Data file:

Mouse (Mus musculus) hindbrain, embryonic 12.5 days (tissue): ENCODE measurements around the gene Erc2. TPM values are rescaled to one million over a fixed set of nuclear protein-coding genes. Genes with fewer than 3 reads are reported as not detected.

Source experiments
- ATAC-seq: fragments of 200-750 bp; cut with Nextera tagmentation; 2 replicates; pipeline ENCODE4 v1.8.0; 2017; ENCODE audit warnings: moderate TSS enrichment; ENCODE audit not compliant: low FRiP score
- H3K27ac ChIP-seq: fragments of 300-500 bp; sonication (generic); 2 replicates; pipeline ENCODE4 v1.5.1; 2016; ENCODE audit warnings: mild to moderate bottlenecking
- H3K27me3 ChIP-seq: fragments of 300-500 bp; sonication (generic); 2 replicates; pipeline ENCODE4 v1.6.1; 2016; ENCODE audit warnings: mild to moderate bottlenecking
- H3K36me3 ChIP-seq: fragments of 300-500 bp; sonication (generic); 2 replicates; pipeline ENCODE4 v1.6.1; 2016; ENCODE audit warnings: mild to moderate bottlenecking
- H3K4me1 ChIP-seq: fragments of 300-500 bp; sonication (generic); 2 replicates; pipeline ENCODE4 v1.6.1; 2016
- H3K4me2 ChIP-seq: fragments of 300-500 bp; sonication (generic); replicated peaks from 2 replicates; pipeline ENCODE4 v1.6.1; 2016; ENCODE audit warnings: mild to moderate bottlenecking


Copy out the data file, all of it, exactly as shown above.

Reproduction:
Mouse (Mus musculus) hindbrain, embryonic 12.5 days (tissue): ENCODE measurements around the gene Erc2. TPM values are rescaled to one million over a fixed set of nuclear protein-coding genes. Genes with fewer than 3 reads are reported as not detected.

Source experiments
- ATAC-seq: fragments of 200-750 bp; cut with Nextera tagmentation; 2 replicates; pipeline ENCODE4 v1.8.0; 2017; ENCODE audit warnings: moderate TSS enrichment; ENCODE audit not compliant: low FRiP score
- H3K27ac ChIP-seq: fragments of 300-500 bp; sonication (generic); 2 replicates; pipeline ENCODE4 v1.5.1; 2016; ENCODE audit warnings: mild to moderate bottlenecking
- H3K27me3 ChIP-seq: fragments of 300-500 bp; sonication (generic); 2 replicates; pipeline ENCODE4 v1.6.1; 2016; ENCODE audit warnings: mild to moderate bottlenecking
- H3K36me3 ChIP-seq: fragments of 300-500 bp; sonication (generic); 2 replicates; pipeline ENCODE4 v1.6.1; 2016; ENCODE audit warnings: mild to moderate bottlenecking
- H3K4me1 ChIP-seq: fragments of 300-500 bp; sonication (generic); 2 replicates; pipeline ENCODE4 v1.6.1; 2016
- H3K4me2 ChIP-seq: fragments of 300-500 bp; sonication (generic); replicated peaks from 2 replicates; pipeline ENCODE4 v1.6.1; 2016; ENCODE audit warnings: mild to moderate bottlenecking